Hence, using his private key, Bob can recover what $m$ was from being told $m^e$.

The idea is that it should be very hard for anyone else to work out $d$ from $pq$ and $e$; we did this using Euclid’s algorithm, but we needed to know more than just $pq$: we needed to know $(p-1)(q-1)$.

So the security of this approach depends (among other things) on it being difficult to factorise the number $pq$: if factorising large numbers were easy, we could get $p$ and $q$ for ourselves from Bob’s public key. Currently, we know of no way to do this fast enough: we know how to generate primes that are hundreds of digits long, but not to factorise a product of two of them.

Let’s see an example.

Suppose Bob has low opinions of Eve’s calculational skills, and chooses to use the (unrealistically small) primes $p=101$ and $q=103$. Then $pq = 10403$. Suppose also that Bob chooses $e=71$ for the exponent used for encryption.

Bob advertises that his public key is $pq = 10403$, $e=71$. He must work out his private key, by inverting $71$ modulo $(p-1)(q-1)=10200$. A quick use of Euclid’s algorithm will do this for him, and he gets that $71^{-1}\equiv 431$. Indeed, $71\times 431 = 30601 = 3\times 10200+1.$ Thus his private key is $pq = 10403$, $d = 431$.

Suppose Alice decides she needs to send Bob message $1245$, which they’ve agreed in advance should mean “please meet me after this lecture”.

Then Alice has to calculate $1245^{71}$ modulo $10403$. This sounds scary, but she can do it fairly quickly if she’s careful: \begin{aligned} 1245^{71} {}\equiv 1245\cdot 1245^{70} {}\equiv 1245\cdot (1245^2)^{35}\\ {}\equiv 1245\cdot 10381^{35} {}\equiv 1245\cdot 10381\cdot 10381^{34} {}\equiv 3819\cdot (10381^2)^{17}\\ {}\equiv 3819\cdot 484^{17} {}\equiv 3819\cdot 484\cdot 484^{16} {}\equiv 7065\cdot (484^2)^8\\ {}\equiv 7065\cdot 5390^8 {}\equiv 7065\cdot (5390^2)^4 {}\equiv 7065\cdot 6924^4\\ {}\equiv 7065\cdot (6924^2)^2 {}\equiv 7065\cdot 4752^2\\ {}\equiv 7065\cdot 6994 {}\equiv 8763.\end{aligned}

So she sends Bob $8763$.

Bob receives this, and his task then is to calculate $8763^{431}$ modulo $10403$. A similar strategy makes this possible, too, and he finds that $8763^{431}\equiv 1245\pmod{10403},$ so he has reconstructed Alice’s message.

# The real numbers

## Irrational numbers

We’ve spent nine lectures now talking about $\mathbb{N}$, $\mathbb{Z}$ and $\mathbb{Q}$, laying the foundations of number theory. The rest of this course will be about $\mathbb{R}$. Perhaps sensibly enough, the study of $\mathbb{R}$ is called real analysis.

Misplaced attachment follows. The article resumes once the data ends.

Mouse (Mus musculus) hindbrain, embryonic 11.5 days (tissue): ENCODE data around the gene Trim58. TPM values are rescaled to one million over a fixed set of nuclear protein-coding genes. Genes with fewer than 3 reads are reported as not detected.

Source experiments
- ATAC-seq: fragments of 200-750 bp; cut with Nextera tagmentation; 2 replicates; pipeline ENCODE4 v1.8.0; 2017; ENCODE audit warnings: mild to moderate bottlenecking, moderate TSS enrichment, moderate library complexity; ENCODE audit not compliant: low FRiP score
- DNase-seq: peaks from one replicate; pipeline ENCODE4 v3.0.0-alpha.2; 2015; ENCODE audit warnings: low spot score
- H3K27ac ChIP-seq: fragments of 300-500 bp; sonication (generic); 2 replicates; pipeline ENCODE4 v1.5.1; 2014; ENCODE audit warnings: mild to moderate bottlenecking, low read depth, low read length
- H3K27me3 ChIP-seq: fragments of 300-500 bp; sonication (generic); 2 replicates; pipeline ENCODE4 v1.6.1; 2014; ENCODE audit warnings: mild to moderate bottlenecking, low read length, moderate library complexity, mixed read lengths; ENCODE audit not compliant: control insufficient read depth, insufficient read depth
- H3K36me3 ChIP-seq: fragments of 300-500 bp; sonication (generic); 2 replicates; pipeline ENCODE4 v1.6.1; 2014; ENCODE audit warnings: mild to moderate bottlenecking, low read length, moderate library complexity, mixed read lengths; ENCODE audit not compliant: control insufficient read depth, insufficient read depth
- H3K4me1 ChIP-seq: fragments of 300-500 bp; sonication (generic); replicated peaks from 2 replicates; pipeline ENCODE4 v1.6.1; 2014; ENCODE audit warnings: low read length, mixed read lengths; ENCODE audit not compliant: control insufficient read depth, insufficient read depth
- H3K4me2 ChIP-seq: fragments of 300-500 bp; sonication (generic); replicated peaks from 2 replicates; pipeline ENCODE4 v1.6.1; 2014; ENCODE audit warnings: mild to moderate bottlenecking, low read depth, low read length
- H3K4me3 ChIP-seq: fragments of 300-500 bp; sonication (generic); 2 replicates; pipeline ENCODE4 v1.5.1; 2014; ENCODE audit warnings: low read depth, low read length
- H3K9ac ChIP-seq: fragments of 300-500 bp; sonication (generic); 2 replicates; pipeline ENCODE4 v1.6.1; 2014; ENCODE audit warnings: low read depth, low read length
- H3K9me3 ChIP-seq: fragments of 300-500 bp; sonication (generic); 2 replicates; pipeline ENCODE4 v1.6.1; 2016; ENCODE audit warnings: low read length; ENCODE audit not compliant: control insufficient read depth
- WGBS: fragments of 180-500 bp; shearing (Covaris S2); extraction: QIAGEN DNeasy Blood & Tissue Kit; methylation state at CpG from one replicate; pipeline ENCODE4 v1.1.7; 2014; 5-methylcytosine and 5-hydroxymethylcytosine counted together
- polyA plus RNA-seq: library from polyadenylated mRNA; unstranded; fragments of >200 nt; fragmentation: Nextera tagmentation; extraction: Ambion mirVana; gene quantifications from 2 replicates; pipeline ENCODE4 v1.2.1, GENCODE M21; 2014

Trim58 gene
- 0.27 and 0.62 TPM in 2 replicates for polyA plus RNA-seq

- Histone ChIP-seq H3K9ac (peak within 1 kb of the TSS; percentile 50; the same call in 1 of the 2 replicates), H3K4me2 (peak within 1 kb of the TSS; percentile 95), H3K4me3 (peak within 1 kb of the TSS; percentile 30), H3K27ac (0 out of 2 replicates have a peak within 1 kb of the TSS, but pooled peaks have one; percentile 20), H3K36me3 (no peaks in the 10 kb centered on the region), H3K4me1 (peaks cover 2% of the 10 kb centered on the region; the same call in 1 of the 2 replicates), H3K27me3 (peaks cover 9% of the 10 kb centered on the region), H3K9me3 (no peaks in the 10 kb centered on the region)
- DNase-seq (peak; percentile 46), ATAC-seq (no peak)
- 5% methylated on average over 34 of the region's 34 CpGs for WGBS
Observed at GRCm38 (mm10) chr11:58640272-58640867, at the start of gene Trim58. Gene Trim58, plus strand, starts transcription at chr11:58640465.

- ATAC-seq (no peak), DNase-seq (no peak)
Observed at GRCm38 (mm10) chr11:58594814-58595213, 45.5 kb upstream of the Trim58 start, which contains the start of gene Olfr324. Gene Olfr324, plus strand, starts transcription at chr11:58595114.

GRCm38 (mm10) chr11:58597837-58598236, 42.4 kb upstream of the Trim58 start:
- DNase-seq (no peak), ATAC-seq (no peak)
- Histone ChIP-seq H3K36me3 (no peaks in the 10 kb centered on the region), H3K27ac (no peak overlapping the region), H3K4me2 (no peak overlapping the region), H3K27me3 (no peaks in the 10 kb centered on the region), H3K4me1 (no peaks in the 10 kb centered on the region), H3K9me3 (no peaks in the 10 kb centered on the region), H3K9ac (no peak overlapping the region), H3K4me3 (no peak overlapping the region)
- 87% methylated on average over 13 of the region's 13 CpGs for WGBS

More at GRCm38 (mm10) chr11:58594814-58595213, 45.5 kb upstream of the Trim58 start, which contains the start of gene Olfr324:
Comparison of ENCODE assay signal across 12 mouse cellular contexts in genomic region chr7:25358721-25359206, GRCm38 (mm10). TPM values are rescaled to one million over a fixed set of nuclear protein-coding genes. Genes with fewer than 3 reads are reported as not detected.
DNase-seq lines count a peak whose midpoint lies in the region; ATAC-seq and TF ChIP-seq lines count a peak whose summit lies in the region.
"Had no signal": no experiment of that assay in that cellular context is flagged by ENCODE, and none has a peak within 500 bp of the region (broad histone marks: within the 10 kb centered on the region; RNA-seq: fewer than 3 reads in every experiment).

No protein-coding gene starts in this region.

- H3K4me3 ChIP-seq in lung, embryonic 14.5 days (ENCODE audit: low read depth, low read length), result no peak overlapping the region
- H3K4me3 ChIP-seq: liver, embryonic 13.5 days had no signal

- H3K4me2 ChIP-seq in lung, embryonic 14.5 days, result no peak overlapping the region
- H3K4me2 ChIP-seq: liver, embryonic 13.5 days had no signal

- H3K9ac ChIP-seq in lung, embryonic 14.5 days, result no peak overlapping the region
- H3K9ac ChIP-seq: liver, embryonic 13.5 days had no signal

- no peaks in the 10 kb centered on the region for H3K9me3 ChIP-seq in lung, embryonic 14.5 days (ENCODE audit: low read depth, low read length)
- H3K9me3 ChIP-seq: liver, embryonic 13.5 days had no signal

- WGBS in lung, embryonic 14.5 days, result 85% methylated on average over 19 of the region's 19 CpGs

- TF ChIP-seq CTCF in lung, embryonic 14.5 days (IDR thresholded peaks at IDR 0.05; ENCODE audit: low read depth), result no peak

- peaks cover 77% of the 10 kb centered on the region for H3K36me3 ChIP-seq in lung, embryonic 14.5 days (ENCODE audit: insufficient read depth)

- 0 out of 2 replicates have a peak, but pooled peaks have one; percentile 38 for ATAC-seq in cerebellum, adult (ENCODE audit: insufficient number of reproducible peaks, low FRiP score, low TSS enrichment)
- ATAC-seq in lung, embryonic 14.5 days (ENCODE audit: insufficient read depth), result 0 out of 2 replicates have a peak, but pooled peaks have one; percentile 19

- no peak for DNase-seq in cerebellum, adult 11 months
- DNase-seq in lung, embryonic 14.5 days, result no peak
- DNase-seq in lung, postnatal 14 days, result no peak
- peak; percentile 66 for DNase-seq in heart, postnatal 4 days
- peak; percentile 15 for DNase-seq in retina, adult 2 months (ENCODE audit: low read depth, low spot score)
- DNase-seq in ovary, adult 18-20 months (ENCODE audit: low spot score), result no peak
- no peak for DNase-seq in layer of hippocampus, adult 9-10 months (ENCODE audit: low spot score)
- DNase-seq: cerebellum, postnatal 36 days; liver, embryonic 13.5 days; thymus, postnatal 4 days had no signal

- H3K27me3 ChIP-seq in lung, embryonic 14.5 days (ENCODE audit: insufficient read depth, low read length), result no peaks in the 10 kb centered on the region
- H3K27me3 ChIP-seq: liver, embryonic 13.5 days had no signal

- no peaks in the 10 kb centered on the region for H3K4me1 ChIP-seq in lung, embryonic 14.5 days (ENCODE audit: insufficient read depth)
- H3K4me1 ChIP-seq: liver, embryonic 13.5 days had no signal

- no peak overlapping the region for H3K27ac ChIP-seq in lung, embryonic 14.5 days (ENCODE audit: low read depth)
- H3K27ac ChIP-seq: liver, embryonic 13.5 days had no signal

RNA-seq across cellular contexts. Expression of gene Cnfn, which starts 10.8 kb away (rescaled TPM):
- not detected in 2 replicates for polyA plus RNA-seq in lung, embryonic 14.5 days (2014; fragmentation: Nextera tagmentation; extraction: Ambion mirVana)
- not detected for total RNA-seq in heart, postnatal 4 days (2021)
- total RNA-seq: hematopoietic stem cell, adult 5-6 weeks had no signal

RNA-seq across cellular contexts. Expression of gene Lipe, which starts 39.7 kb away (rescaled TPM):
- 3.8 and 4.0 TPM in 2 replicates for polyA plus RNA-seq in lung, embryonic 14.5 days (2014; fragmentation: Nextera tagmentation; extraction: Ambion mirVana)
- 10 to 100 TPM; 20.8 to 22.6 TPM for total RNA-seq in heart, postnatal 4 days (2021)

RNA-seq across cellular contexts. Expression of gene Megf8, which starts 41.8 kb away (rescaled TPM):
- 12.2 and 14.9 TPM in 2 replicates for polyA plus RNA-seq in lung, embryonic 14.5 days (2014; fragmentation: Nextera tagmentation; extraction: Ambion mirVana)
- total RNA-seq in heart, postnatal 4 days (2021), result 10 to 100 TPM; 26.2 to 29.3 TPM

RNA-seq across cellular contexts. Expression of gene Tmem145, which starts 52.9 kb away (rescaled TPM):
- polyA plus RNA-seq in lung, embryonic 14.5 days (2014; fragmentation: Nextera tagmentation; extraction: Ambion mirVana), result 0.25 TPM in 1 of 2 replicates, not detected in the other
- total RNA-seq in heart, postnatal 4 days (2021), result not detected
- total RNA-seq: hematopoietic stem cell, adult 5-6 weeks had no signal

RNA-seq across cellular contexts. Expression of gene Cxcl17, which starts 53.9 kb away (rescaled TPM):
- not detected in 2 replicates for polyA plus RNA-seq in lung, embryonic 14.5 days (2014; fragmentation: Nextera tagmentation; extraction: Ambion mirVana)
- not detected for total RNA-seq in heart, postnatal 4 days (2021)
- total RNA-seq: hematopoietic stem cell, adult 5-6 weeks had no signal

Let’s set ourselves back to a time before $\mathbb{R}$ was invented, and ask: why was it necessary to invent it? Why should we feel that $\mathbb{Q}$ is not enough?

#### Proof

We’ll prove this by contradiction; suppose there is such a number $x\in\mathbb{Q}$. Because it’s in $\mathbb{Q}$, it takes the form $x = p/q$ for some integers $p$ and $q$ with $q\neq 0$.

We may as well take $p$ and $q$ to be coprime (“in lowest terms”).

Then we have $p^2/q^2 = x^2 = 2$, so $p^2 = 2q^2$ with $p$ and $q$ coprime.

Now, the right-hand side is even (it’s given as a multiple of $2$, so the left-hand side, $p^2$ must be even too. That means that $p$ itself must be even: so we can write $p = 2r$.

Then we have $(2r)^2 = 2q^2$, which simplifies to $4r^2 = 2q^2$, or $2r^2 = q^2$. Here the left-hand side is even, so $q^2$ must be even. Hence $q$ itself must be even.

This is a contradiction: $p$ and $q$ can’t both be even. So our initial assumption is absurd, and there is no rational $x$ with $x^2 = 2$.

I felt obliged to word the statement of that theorem fairly carefully.

What I wanted to say, of course, was:

The number $\sqrt{2}$ is not in $\mathbb{Q}$.

But I want to flag that up as being possibly inappropriate: our aim in this section is to define the reals. We shouldn’t even be confident that $\sqrt{2}$ exists yet.

However, thanks to this theorem, we can be confident at least that there’s no number inside $\mathbb{Q}$ which deserves to be called $\sqrt{2}$.

This, to the Greeks, was evidence that there was a world beyond $\mathbb{Q}$; a world of irrational numbers (numbers not in $\mathbb{Q}$). They needed a number called $\sqrt{2}$, so they could talk about the diagonal of a unit square:

Over the years, more and more examples were found of numbers which one might want to talk about, but which cannot be in $\mathbb{Q}$: various powers, logarithms, sines, cosines, and other constructions besides.

One high point includes the proof by Lambert in 1761 that $\pi$ and $e$ are irrational.

On the other hand, modern mathematics is still not particularly good, in general, at proving that numbers are irrational. For example, if you want to become famous, simply prove (please…) that any one of the following numbers are irrational: $\pi+e,{}\quad \pi-e,{}\quad \pi e,{}\quad \pi/e,{}\quad \ln\pi,{}\quad e^e,{}\quad e^{e^e}.$